Right-to-die campaigner calls for legalisation of medical cannabis

Tom Curran says drug helped keep his wife alive as she suffered from multiple sclerosis

Right-to-die campaigner Tom Curran has called on the Government to legalise the use of cannabis for medical purposes.  File photograph: Gareth Fuller/PA Wire

Right-to-die campaigner Tom Curran has called on the Government to legalise the use of cannabis for medical purposes. File photograph: Gareth Fuller/PA Wire

 

Right-to-die campaigner Tom Curran has called on the Government to legalise the use of cannabis for medical purposes.

Mr Curran said only two things kept his wife, Marie Fleming, alive in her final years as she suffered from a progressive form of multiple sclerosis and both were illegal.

The first was the prospect that her suffering would be ended by assisted suicide, while the second was the use of cannabis, which Mr Curran grew himself at home.

Ms Fleming died of natural causes in December 2013, having failed in her Supreme Court bid to allow her husband help her to undergo assisted suicide at a clinic in Switzerland.

Mr Curran made the comments at the Global Medical Cannabis summit in Dublin, at which he also called on Irish doctors to become advocates for the use of medical cannabis.

He said he did not go public on his wife’s cannabis use while she was alive, not out of fear of being jailed, but because of the fear that the drug would be taken away.

He said all the regular drugs prescribed for his wife had not worked and the only thing that allowed her some relief was medicinal cannabis.

She had been in constant neurological pain but He said that within 20 seconds of smoking cannabis, her constant neurological pain subsided and her body relaxed completely.

“Since she passed away I have been telling everybody about the value that cannabis was for life,” he said.

“There is plenty of evidence around the world that cannabis works as a medicine.

“It is used as a medicine in many countries and we need to make the medical profession aware of that. We’re here to give people like Marie her life back.”

Mr Curran stressed he was not advocating for the legalisation of cannabis for recreational purposes.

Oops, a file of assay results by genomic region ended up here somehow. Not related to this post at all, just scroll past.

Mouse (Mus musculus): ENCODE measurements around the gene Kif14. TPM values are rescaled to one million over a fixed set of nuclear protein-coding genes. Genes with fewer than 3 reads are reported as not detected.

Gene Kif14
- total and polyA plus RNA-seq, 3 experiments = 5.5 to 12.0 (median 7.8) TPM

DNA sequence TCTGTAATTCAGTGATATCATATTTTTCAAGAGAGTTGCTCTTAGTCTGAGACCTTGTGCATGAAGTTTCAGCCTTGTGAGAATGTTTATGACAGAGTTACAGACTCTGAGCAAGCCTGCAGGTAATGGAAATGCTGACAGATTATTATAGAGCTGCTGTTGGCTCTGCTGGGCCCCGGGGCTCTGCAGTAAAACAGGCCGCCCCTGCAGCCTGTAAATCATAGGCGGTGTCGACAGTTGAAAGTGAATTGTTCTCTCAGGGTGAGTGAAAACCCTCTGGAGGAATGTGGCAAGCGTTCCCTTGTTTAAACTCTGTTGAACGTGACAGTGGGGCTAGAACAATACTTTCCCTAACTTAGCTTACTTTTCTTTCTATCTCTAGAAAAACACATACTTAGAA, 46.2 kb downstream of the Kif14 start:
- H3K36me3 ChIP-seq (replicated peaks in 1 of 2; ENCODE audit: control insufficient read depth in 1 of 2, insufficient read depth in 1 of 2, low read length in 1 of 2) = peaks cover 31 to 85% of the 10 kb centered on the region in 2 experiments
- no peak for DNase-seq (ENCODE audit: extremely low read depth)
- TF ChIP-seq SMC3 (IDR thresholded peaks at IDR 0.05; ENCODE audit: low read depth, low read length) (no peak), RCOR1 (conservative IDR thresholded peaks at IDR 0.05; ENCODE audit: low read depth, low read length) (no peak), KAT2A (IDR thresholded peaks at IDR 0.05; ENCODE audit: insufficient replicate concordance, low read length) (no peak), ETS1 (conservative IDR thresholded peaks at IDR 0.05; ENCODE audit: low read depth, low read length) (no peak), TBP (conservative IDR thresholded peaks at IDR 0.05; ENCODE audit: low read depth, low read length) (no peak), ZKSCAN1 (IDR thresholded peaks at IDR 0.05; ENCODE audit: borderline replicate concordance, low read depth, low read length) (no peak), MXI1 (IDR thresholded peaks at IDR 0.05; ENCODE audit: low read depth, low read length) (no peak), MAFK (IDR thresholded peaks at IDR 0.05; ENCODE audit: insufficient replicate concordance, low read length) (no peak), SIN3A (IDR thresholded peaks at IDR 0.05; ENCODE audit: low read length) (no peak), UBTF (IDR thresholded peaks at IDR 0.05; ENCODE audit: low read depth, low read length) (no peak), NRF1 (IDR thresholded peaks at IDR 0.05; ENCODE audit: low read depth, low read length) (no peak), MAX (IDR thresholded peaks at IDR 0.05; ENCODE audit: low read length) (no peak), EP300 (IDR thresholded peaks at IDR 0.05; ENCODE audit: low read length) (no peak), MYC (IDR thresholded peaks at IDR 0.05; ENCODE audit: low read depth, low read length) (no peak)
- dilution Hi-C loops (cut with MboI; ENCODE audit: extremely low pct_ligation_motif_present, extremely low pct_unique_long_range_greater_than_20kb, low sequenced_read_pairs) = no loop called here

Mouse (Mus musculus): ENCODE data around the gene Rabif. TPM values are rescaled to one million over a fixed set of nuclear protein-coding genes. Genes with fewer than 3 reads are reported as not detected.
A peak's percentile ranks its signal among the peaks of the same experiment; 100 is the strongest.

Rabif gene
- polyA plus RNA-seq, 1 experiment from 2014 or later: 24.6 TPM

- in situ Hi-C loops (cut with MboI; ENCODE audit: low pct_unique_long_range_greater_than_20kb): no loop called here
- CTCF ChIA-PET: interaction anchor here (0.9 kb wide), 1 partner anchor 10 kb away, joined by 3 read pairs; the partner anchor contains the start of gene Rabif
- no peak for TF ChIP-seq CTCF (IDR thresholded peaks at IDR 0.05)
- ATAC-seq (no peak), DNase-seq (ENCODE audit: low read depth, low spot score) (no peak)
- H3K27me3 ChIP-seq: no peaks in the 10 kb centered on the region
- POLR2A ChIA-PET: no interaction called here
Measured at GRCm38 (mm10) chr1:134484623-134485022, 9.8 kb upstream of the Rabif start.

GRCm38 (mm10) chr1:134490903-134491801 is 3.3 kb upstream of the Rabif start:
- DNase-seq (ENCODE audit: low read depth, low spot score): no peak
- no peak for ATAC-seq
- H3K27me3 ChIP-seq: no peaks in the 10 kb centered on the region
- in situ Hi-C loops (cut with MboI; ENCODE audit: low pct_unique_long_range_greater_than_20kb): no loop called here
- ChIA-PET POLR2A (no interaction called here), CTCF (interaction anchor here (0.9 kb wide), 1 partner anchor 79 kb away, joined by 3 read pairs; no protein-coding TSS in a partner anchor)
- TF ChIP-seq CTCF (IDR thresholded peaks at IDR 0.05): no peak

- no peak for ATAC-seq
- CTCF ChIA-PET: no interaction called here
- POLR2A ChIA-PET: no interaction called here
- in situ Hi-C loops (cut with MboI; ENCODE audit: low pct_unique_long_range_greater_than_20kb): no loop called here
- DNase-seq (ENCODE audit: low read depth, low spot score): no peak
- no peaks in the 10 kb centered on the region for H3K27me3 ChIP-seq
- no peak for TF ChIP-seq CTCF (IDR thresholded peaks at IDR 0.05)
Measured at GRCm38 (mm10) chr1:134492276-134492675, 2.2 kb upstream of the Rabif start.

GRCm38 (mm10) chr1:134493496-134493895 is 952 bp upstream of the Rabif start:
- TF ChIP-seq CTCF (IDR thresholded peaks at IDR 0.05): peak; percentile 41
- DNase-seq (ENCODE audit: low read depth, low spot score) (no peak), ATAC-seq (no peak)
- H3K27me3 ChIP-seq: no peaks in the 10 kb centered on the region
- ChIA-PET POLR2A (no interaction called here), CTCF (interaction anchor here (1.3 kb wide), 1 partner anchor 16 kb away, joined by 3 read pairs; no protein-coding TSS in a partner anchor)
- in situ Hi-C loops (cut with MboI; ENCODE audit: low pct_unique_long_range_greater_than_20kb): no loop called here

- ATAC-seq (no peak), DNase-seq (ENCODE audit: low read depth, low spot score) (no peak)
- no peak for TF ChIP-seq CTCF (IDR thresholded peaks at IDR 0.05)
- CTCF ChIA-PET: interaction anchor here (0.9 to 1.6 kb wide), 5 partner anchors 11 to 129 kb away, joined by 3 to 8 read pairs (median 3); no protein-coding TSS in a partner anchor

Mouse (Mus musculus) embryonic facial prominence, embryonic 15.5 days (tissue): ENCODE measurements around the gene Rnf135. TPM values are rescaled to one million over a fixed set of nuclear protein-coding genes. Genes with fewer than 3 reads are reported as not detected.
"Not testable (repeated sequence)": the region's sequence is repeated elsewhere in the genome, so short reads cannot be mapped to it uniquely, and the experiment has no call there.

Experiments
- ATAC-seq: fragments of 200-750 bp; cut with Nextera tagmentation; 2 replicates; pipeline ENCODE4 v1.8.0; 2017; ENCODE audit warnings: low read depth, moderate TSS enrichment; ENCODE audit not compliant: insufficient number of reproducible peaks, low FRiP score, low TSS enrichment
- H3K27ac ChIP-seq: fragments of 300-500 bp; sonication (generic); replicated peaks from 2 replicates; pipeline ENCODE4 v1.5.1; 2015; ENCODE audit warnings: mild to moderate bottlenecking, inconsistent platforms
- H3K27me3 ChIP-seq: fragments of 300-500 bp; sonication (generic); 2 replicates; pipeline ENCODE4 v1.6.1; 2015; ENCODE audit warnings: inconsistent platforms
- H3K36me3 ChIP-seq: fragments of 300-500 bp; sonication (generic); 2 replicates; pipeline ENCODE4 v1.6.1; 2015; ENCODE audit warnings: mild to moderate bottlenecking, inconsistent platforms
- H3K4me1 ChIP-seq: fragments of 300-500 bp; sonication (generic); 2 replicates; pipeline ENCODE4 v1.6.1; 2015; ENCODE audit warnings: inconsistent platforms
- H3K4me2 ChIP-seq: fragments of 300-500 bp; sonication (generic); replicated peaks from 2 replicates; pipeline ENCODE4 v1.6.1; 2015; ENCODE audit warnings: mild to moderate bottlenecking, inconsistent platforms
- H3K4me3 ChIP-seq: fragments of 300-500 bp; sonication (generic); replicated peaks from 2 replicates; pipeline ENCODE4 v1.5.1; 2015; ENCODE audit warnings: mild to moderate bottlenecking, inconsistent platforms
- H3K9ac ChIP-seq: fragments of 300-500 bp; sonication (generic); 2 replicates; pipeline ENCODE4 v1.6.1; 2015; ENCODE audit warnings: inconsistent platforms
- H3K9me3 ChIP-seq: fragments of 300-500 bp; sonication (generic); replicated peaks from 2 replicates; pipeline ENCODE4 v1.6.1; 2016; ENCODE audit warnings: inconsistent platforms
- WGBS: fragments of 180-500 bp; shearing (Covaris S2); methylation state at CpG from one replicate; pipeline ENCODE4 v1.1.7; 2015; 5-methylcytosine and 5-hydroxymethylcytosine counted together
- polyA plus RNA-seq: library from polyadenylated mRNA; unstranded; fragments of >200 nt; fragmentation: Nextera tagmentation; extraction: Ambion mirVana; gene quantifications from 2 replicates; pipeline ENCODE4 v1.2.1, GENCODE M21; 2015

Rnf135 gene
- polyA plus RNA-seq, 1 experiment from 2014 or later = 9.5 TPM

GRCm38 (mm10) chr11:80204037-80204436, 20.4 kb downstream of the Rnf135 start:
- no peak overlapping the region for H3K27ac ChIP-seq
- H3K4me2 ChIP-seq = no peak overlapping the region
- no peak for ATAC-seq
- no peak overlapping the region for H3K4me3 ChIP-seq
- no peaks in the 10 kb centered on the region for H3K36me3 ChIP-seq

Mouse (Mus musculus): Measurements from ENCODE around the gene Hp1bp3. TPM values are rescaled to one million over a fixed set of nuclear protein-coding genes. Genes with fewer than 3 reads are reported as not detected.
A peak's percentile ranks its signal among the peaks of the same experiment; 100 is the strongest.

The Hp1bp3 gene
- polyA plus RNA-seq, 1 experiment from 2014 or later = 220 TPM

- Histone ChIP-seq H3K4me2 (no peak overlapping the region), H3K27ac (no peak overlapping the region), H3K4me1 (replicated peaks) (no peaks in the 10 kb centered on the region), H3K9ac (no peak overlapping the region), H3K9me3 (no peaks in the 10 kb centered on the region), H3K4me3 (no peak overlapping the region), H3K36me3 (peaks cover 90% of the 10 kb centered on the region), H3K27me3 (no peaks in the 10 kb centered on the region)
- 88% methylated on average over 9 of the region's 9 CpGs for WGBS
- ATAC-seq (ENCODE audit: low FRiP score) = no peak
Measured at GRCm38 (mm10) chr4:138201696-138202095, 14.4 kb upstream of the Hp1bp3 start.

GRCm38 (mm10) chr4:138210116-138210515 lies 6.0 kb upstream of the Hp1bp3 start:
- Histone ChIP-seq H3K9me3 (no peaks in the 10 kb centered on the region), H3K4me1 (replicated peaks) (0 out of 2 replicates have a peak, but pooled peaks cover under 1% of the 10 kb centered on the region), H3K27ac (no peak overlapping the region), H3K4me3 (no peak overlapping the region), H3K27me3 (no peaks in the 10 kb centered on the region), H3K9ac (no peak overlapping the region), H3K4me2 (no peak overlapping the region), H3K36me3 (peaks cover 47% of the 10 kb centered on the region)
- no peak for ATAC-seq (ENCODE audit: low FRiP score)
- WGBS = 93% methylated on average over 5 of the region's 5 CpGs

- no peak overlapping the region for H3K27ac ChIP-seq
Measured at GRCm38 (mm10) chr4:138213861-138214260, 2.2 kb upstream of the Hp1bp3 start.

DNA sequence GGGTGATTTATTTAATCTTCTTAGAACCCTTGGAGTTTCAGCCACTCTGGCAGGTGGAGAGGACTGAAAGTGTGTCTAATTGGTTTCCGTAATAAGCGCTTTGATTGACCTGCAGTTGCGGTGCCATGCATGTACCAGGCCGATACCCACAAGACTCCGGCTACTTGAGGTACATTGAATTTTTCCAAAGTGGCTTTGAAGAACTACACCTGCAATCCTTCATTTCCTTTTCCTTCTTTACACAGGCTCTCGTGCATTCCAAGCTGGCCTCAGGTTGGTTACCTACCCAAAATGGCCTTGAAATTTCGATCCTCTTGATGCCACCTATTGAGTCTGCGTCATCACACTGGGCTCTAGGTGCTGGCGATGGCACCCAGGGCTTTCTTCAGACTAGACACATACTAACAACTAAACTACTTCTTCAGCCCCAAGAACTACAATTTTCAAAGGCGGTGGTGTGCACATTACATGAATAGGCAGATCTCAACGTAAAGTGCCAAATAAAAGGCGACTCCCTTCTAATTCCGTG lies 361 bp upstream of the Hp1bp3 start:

He told the international audience at the summit that the Irish Government was in a state of turmoil and unable to make difficult decisions.

Instead, the impetus to advocate for change must rest with doctors.

Dravet Syndrome

A mother of a six-year-old daughter who has a severe form of epilepsy told the conference she could not persuade any neurologist to prescribe cannabis as a medicine for her daughter.

Ava Barry, from Aghabullogue, Co Cork, has Dravet Syndrome, which means she has 20 seizures a day.

Her mother Vera Twomey said her daughter is on 11 forms of pharmaceutical medicine.

She had been told of a child with a similar condition who went from 18 seizures a day to three a month after taking a form of medicinal cannabis.

Ms Twomey said no neurologist would prescribe cannabis administered under the tongue for her daughter because of the absence of clinical trials on the treatment.

The conference was organised by the Irish branch of Help Not Harm, the international campaign for the prescription of medicinal cannabis.

Executive director Graham de Barra said half of all US states, Canada and 10 European countries have legalised cannabis for medicinal use, yet it remains an illegal substance even for medicinal purposes in Ireland.

The use of medicinal cannabis would be for cancers, spasticity diseases and neurological conditions such as Motor Neurone Disease (MND) and multiple sclerosis, he said.

“We are not talking about recreational use.

“We are talking about a pharmaceutical approach, ensuring quality standards of medicine to be prescribed by a GP who has a long-lasting relationship with his patients.”